Alaska Gov. Tony Knowles is expected to sign legislation this week that would block the construction of a long-line natural gas pipeline from the North Slope region across the Beaufort Sea to Canada’s MacKenzie Delta, a move that assuredly will not sit well with producers. The governor’s office signaled Knowles’ intent last week after the legislation, SB 164, overwhelming passed both the Senate and the House.
The Northern American Natural Gas Pipeline Group, which includes North Slope producers BP Amoco, ExxonMobil and Shell, has indicated all along its opposition to the actions of the Alaska Legislation and Knowles to block consideration of the MacKenzie Delta route.
The latest development comes as the three producers have awarded the last four in a series of 10 contracts to companies responsible for studying all the routing alternatives for delivery of gas from the North Slope to Canada and the Lower 48 states.
Knowles firrmly supports the Alaskan Gas Transportation System (ANGTS) route to transport gas south along the Alaskan Highway, across the Yukon, northern British Columbia and Alberta, and finally to export points along the U.S. border. The southern portion of the route, which extends from Alberta into the United States, is already completed (in two legs: Foothills/Northern Border Pipeline and PG&E Gas Transmission Northwest). Only the northern portion remains to be built.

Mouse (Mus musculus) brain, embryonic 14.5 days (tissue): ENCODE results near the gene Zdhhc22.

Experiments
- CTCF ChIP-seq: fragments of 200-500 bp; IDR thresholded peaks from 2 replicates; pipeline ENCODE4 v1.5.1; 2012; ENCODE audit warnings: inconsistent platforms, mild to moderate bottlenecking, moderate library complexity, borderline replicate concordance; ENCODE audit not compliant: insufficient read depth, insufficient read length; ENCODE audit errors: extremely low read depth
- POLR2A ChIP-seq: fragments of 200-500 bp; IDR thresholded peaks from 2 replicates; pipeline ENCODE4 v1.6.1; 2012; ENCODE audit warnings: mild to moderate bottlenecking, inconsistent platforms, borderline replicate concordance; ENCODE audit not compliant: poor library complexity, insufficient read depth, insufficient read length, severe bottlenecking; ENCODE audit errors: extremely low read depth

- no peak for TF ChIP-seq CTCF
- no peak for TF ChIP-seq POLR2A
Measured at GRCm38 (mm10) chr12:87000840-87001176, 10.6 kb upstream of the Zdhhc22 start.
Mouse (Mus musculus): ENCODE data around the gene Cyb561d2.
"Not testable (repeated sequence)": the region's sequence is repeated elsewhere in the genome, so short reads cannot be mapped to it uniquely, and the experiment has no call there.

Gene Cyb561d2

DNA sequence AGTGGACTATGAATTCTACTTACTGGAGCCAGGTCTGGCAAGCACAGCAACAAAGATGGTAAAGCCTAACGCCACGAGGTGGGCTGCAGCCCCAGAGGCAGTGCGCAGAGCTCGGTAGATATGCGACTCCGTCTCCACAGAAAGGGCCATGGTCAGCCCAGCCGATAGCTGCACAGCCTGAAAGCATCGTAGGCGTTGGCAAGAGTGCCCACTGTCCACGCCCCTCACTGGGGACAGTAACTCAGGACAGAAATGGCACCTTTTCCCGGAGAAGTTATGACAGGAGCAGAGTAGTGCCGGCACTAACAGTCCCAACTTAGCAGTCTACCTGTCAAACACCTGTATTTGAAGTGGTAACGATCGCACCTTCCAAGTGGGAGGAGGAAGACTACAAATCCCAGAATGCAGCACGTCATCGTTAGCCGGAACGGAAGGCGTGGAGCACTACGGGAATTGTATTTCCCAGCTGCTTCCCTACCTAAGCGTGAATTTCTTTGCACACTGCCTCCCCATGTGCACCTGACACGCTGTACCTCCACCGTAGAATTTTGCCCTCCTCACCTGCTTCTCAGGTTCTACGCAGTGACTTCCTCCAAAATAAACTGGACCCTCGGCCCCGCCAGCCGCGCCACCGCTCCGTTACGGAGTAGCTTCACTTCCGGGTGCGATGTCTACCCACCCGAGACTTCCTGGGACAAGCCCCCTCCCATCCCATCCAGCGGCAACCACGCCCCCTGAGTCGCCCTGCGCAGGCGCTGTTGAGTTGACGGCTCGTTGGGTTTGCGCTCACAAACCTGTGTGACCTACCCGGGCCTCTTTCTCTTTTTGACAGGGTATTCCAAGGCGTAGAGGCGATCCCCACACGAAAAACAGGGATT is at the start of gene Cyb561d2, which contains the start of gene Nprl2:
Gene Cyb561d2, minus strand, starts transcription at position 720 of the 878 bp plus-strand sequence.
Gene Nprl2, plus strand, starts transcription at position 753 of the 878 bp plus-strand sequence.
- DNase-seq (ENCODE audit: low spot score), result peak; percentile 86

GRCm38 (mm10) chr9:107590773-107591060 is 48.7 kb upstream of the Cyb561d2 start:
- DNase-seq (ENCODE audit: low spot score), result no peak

As revealed by the legislation, Knowles and other Alaska officials are widely opposed the alternative Alaskan route currently being considered, the Northern Gas Pipeline Project. It would run eastward from the North Slope and come ashore in the Northwest Territories’ Mackenzie Delta area in northern Canada, then follow the Mackenzie River south through the Northwest Territories, then interconnect with pipelines in Alberta.
But producers and other market players agree that both pipeline projects can, and should, be built because the North American market can absorb their throughput (see NGI, April 9).
The four conceptual engineering contracts were awarded to three joint ventures, representing nine different contractors. The contracts are for engineering services for potential pipeline routes from the North Slope to Alberta; a new pipeline from Alberta to U.S. markets; a gas treatment plant located on the North Slope; and a natural gas liquids plant.
The contracts awarded were to:
The total of 10 contract packages covers a broad range of project activities and will involve several hundred contract and subcontract personnel in Alaska and Canada, BP said. The goals of the 10 contracts over next year will be conceptual design, project costing, permitting consideration, commercial structure, and the overall viability of the project. The expected budget for this evaluation project will be $75 million. The work effort is expected to be primarily managed and staffed in Anchorage.
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